Genetic resistance to infectious pancreatic necrosis virus in pedigreed atlantic salmon (salmo salar)
Guy, Derrick Richard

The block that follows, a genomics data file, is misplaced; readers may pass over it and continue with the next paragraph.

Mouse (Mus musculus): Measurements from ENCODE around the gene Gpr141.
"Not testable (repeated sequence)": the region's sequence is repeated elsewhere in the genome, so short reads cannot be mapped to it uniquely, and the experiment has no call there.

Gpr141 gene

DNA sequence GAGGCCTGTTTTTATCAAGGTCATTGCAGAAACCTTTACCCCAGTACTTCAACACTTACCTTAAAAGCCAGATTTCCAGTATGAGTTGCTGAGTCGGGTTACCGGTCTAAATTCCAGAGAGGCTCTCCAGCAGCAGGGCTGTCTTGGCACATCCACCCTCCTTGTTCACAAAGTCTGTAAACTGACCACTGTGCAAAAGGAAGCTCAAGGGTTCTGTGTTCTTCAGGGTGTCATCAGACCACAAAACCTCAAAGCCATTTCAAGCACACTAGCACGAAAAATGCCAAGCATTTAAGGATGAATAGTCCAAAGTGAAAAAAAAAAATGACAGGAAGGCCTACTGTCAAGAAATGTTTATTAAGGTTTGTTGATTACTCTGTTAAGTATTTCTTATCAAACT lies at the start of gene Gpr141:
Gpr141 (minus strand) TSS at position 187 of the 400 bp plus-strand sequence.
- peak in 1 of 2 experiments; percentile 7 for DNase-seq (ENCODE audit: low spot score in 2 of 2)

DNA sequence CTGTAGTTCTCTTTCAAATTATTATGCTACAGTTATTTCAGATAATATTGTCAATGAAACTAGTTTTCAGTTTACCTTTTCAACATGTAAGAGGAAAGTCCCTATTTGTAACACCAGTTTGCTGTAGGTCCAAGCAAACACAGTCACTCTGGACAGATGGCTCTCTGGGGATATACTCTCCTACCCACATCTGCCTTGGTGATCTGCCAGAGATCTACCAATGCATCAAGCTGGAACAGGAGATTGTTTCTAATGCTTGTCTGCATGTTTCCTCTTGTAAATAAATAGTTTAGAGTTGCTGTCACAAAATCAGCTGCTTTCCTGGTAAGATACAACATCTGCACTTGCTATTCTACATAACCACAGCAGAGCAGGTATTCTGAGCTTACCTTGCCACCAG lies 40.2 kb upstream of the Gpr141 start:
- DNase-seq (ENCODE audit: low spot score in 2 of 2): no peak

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Infectious Pancreatic Necrosis (IPN), due to infection with the IPN virus (IPNv), continues to cause heavy mortalities and is endemic across the major Atlantic salmon farming regions of the world. Prevalances of 0.3-0.8 or more at the freshwater stage and 0.05 to 0.3 in the seawater phase of production are typical. Partially effective injectable vaccines are available against seawater IPN but biosecurity measures remain the main methods of control. To explore the feasibility of selecting salmon for resistance to IPN, a selective breeding program was initiated in 1996, including a series of field and experimental trials challenging known full-sib families with IPNv. A total of 404,723 fish faced IPNv challenge (376,541 seawater and 28,182 freshwater) covering 14 years and 17 separate locations across 7 sites. Mortalities and survivors following IPN challenge were counted by full-sib family and analysed as binomial data (alive / dead). Initial heritabilities were obtained from expressions based on the variance and covariance of full-sib family means for the 2001 year-group, indicating heritabilities (h2) of 0.16, range 0.08 to 0.24, and genetic correlations (rg) between replicate families of 0.71 to 0.78. These results were then confirmed by residual maximum likelihood across all seawater challenged data (year-groups 1997-2003), indicating a h2 of 0.43 (s.e.0.02) across all sites, range 0.06 to 0.40 for individual sites, and a range of rg between replicates of 0.70 to 0.87 (s.e. approx 0.05). To accommodate datasets and pedigrees approaching half a million individually identified fish, an implementation of the Reduced Animal model (RAM) was used to obtain these estimates. A similar level of genetic variation for resistance to freshwater IPN (year-groups 2005-2009) was confirmed with a h2 of 0.49, (s.e. 0.03), range 0.31 to 0.59, and rg between replicates ( 0.80 to 0.95, s.e. approx 0.05), using an Individual Animal Model. When all the data were analysed together, assuming seawater and freshwater survival to be the same trait, the heritability increased to 0.67, (s.e. 0.02). On testing this assumption, the genetic correlation between freshwater and seawater survival was found to be 0.68 s.e. 0.09. Both these pooled estimates account better than those for the individual site estimates, for the known selection of superior families that was incorporated at the earliest opportunity (2001) into the selective breeding program. To further investigate if there were favourable or antagonistic relationships operating between traits under active selection, genetic correlations between IPN mortality and a range of performance and harvest traits were obtained. When restricting the harvest data to year-groups where the harvested fish had not experienced an IPN event (2003 for seawater IPN, 2005 for freshwater IPN) : fish length and flesh colour just reached significance with seawater IPN (0.27 to 0.53. s.e. 0.14), while only harvest weight (0.30 s.e 0.11) attained significance with freshwater IPN mortality. All these correlations were antagonistic. When all the data were combined, (ie both IPN and harvest events taken from all yeargroups) these became non-significant. Taken as a whole, these results indicate that selecting salmon for resistance to both seawater and freshwater IPN challenge certainly is feasible, and that adverse effects on selection for other important production traits is not expected. How these medium to high heritabilities relate to the discovery of a major QTL for IPN resistance segregating in these populations, reported in a parallel scheme of work but based on a sub-set of the same families, is discussed.